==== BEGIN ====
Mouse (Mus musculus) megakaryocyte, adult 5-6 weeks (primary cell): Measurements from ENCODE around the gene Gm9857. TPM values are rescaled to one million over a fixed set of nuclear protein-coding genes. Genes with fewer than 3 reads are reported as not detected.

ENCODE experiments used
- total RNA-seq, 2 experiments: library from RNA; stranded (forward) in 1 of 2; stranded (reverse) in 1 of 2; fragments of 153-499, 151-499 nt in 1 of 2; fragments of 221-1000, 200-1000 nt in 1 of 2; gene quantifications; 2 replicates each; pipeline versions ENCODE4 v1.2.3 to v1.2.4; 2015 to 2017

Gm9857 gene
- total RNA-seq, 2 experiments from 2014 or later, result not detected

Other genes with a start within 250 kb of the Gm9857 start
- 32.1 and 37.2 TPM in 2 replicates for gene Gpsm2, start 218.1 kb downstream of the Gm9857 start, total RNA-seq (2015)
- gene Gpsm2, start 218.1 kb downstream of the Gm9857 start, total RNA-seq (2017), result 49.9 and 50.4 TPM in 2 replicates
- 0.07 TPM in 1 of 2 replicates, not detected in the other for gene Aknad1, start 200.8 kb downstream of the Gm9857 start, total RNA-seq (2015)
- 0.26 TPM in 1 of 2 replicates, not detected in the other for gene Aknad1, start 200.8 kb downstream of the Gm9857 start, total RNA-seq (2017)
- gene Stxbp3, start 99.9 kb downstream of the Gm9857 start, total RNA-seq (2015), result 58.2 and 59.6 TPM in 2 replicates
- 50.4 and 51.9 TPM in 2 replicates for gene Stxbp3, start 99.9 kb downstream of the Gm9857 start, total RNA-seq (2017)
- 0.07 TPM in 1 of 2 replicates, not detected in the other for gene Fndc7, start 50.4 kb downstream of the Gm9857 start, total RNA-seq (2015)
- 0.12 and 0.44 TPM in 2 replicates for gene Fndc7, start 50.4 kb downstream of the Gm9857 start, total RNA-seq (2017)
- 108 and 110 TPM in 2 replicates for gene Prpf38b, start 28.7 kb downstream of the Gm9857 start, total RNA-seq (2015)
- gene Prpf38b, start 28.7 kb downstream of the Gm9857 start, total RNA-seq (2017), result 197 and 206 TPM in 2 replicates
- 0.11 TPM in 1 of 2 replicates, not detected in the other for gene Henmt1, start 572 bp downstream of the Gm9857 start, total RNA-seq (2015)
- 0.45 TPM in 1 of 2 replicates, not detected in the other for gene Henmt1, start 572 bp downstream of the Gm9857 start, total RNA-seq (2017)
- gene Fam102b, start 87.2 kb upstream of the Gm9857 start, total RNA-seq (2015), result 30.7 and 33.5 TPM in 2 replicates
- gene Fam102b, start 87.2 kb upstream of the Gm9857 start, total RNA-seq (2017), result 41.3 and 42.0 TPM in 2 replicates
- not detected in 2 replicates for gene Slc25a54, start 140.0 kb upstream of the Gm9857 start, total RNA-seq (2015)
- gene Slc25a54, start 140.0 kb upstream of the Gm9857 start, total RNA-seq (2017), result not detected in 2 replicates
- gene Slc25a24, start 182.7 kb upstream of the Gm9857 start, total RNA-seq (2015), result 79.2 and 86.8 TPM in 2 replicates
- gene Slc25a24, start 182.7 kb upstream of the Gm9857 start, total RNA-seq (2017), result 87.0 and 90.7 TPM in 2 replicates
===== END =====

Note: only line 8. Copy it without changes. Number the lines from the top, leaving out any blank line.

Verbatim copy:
- gene Gpsm2, start 218.1 kb downstream of the Gm9857 start, total RNA-seq (2017), result 49.9 and 50.4 TPM in 2 replicates